Musically, we have an entirely different story. Not only does Jonas Kaufmann look great--albeit like your neighbor rather than a Knight of the Grail--he acts well and he shades his phrases so handsomely that everything matters; he is a caring, attentive, guy whose grief at being betrayed overwhelms him. The voice is not a true Heldentenor; rather it is a grand lyric. For "In fernem land" he looks straight ahead; singing slowly and quietly, as in a trance, he tells his story. The first lines are whispered, and the sudden rise to forte at the word "Grail" is big, blossoming, and as radiant as the object itself. Throughout, his use of dynamics, his ability to take long phrases in one breath, his concentration--particularly under these circumstances, where his music is extraordinary and his behavior is meant to be like everyone else's--are masterful.

Almost matching him in sheer loveliness is soprano Anja Harteros. Made to look as ordinary as an Amish farm girl, she sings radiantly. She is not treated like a princess and therefore resentment for her by Ortrud and Telramund just seems like spite. But never mind: her "Euch luften" is magnificent; her growing mania after the wedding is palpable; the sadness that pervades her being as Lohengrin sings his final narrative (a close-up reveals a tear in her eye) is truly touching.

Both Ortrud and Telramund are under-characterized in this production. She, in the person of Michaela Schuster, sings with absolute ease but too placidly, and he, with a fine snarl to his big voice, is merely a bully who is abusive to Elsa in Act 1. Evgeny Nitikin, up on his tall chair, announces with authority as the Herald, and Christof Fischesser as King Heinrich, who might just be the local mayor, sings impressively.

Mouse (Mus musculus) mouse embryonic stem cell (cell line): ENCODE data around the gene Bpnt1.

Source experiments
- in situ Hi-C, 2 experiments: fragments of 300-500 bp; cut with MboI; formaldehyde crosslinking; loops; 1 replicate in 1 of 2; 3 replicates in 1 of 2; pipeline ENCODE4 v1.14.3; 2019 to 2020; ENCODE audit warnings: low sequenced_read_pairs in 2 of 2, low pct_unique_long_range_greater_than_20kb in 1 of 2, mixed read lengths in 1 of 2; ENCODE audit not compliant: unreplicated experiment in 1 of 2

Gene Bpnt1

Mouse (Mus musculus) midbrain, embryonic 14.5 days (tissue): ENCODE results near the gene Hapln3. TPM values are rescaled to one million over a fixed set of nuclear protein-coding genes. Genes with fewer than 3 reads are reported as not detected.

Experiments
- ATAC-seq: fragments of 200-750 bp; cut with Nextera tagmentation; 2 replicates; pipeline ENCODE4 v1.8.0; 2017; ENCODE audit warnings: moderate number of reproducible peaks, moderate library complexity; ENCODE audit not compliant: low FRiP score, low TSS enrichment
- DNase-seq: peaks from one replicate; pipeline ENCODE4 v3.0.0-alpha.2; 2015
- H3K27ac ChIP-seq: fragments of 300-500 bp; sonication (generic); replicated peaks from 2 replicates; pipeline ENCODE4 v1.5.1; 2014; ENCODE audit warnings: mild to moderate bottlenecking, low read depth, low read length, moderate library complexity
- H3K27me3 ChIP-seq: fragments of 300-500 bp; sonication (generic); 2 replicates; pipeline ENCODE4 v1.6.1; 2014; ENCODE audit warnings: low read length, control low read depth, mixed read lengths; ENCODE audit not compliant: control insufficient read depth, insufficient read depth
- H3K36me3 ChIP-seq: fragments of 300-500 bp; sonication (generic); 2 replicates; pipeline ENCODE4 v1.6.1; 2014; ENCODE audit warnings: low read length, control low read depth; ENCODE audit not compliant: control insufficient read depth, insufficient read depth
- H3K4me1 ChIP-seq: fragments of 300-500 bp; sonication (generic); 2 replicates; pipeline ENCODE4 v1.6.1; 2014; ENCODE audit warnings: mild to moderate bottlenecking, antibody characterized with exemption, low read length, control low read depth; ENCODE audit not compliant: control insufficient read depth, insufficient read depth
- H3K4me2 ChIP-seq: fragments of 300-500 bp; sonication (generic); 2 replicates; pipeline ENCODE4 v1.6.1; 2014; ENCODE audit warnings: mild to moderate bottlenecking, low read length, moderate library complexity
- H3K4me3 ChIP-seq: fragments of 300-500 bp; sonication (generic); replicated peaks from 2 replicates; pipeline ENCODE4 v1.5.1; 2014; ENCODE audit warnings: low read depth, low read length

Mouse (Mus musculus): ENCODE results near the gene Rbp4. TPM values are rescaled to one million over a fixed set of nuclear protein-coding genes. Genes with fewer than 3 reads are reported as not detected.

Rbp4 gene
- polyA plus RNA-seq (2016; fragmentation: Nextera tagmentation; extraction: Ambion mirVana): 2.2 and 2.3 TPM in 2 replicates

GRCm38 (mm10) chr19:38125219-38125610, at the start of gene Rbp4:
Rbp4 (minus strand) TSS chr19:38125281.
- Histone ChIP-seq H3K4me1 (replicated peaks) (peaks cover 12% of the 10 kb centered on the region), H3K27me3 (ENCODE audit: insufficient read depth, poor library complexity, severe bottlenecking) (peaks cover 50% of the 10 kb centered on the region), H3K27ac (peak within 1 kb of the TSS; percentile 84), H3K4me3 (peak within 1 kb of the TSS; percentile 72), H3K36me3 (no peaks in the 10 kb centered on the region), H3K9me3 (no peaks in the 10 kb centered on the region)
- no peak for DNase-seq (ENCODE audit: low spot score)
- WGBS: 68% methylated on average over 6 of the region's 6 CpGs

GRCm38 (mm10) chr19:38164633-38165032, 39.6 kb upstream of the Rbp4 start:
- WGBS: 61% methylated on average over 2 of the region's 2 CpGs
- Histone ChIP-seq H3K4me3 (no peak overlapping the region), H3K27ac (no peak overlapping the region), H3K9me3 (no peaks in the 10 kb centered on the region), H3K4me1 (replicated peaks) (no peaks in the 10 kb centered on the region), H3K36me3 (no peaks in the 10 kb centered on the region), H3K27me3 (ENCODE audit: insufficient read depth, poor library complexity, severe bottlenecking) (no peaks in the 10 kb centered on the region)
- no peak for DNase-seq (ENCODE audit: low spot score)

Of course none of the musical success would be possible without Kent Nagano's leadership. Just as his Opus Arte DVD performance from Baden Baden (in Nichloas Lehnhoff's production) is perfectly judged, so is this one: "In fernem land" is slower and even more focused here, but otherwise we have a very similar approach, despite the differences in productions. And the Munich forces play stunningly for him. But picture this: The Prelude in Baden Baden is accompanied by a white light from the rear of the stage from which Elsa emerges like a vision; in Munich it accompanies a nice girl in pig-tails drawing a picture of a house.

In short, Kaufmann and Harteros are remarkable, but so are Klaus Florian Vogt and Solveig Kringelborn in Baden Baden, and that production, though daring in concept (Wagner himself is the star), is more of a piece. This one is humdrum to look at and works too hard to prove its single point. Both picture and sound are brilliant.